DUI Pre-Arrest Checklist

Tell the officer you wish to use your right to speak privately with an attorney. Call West Virginia DUI attorney Todd La Neve TOLL-FREE, at 877-7WV-LAWS (877-798-5297).

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Pre-Arrest Checklist

West Virginia DUI investigations begin before you ever speak a word to the police. They are observing how you drive your vehicle, the way you act, and what you might be doing while they watch. Once they make the decision to stop you and begin a face to face interrogation, chances are they have already made the decision that you are going to jail.

You need to be ready to deal with the officer at the roadside and understand what is happening, what your rights are, and what you do or don’t have to do during the DUI investigation. Remember, the officer isn’t looking to make a new friend during his DUI investigation. He is doing his job of building a DUI case against you so he can arrest you and prosecute you in a West Virginia court for a DUI crime.

  • The Constitution guarantees you the right to remain - Use this right! You are allowed to decline to answer any questions asked by the police at all times. Do so politely. Tell the police you’ll cooperate, but that you wish to remain silent. West Virginia law does require that you identify yourself and provide your drivers license, vehicle registration, and proof of insurance.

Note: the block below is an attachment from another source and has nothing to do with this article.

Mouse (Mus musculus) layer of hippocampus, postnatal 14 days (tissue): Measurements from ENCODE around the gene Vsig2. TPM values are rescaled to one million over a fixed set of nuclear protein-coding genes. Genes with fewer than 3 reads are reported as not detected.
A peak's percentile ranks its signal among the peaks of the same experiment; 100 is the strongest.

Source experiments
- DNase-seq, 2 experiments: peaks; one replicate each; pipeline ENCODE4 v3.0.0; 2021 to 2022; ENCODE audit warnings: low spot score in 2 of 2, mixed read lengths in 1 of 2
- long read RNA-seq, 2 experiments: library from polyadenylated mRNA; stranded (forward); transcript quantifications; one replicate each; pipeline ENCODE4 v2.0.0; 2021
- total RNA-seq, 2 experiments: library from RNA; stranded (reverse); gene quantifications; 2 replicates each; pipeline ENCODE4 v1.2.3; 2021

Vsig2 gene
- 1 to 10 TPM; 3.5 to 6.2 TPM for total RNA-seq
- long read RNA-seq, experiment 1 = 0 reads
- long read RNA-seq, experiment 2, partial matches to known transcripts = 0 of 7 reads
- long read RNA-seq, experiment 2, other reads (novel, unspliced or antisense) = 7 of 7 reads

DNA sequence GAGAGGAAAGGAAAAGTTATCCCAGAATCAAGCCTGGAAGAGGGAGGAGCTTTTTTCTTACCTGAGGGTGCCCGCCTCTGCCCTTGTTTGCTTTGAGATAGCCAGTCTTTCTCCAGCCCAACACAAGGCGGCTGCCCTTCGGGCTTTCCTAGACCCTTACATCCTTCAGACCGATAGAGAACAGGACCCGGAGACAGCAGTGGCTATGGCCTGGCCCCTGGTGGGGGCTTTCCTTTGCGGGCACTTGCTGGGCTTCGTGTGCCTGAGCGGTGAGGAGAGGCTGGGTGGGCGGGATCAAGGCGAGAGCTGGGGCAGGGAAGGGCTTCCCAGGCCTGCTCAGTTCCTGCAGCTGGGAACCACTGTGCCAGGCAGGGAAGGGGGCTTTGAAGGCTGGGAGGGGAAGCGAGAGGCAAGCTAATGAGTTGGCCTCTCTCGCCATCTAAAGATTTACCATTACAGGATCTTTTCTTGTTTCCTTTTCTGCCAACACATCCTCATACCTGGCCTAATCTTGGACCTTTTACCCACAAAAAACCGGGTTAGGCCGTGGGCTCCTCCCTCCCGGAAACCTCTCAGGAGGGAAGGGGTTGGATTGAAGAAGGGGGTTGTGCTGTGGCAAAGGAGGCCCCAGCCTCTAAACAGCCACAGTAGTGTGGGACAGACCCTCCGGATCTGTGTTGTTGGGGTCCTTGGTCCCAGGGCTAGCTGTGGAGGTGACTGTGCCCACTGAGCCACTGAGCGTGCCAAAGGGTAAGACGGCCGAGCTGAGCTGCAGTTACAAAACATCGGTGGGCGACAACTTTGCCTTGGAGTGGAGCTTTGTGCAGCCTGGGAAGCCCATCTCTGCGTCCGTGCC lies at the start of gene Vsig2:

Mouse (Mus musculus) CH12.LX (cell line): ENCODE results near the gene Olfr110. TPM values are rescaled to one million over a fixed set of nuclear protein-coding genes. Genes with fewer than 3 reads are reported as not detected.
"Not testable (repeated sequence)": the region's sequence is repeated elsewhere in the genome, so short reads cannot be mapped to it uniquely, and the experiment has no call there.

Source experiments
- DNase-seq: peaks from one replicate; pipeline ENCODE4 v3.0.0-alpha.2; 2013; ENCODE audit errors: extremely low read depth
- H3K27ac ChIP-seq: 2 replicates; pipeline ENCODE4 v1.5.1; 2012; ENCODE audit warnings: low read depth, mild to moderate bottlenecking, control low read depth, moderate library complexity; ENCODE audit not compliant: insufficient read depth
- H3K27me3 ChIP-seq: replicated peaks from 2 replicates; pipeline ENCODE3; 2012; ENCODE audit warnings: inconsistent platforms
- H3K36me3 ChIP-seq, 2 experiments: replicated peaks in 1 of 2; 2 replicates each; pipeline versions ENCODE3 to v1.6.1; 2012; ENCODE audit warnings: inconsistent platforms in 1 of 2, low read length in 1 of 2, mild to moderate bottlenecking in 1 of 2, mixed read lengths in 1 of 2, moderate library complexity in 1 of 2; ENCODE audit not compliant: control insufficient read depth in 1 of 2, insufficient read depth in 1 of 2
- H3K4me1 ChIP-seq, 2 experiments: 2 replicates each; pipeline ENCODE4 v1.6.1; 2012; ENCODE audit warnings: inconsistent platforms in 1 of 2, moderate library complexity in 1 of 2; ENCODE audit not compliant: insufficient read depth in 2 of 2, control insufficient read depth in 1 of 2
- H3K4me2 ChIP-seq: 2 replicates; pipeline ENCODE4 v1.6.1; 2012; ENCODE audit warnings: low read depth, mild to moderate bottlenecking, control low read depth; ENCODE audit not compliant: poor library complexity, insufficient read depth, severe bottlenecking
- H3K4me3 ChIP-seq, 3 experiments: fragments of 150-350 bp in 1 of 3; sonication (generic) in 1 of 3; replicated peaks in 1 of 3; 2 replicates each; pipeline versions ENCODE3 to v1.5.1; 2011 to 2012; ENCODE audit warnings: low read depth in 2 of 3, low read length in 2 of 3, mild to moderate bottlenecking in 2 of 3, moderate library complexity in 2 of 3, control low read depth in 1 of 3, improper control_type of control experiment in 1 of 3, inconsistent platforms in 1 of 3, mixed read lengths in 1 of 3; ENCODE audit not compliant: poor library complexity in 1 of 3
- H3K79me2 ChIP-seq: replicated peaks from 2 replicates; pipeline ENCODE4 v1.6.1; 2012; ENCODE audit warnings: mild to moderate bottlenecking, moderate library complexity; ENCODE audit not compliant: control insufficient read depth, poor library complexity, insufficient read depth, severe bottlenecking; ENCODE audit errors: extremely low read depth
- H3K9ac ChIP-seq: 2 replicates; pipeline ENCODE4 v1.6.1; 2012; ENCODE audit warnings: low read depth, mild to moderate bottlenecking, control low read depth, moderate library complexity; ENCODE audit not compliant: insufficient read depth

• Roadside DUI sobriety tests (link to SFST page)(standing on one leg, walking in a straight line, following a pen or fingertip with your eyes, reciting the alphabet, etc.) are 100% voluntary, so don’t do them. The results of these tests are determined by an officer who already assumes you are guilty and they are often failed for reasons having nothing to do with alcohol. DUI field sobriety tests are not reliable for elderly suspects, suspects more than fifty pounds overweight, or suspects with physical disabilities or injuries, and are not reliable when improperly given, which happens frequently.
  • Refuse to submit to a hand held breath test at the roadside. There is no penalty for this no matter what the officer may say to convince you to submit. (There is a driver’s license penalty for refusing the desktop breath machine test at the station or other booking facility – click here (link to FAQs section on refusal of breath test) to learn more)
  • Tell the officer you wish to use your right to speak privately with an attorney. Call West Virginia DUI attorney Todd La Neve TOLL-FREE, at 877-7WV-LAWS (877-798-5297).
  • If you choose to provide a breath sample at the station or booking facility, insist on a blood test at a hospital. West Virginia law requires that the police provide this opportunity, although they won’t tell you about this right because the law doesn’t say they have to tell you.
  • Assume that every word you speak - from the first word the officer speaks to you until the last - is being recorded. The police often use video or audio recording devices, but they normally won’t tell you about it. Don't speak to anyone until you talk to West Virginia DUI lawyer Todd La Neve.

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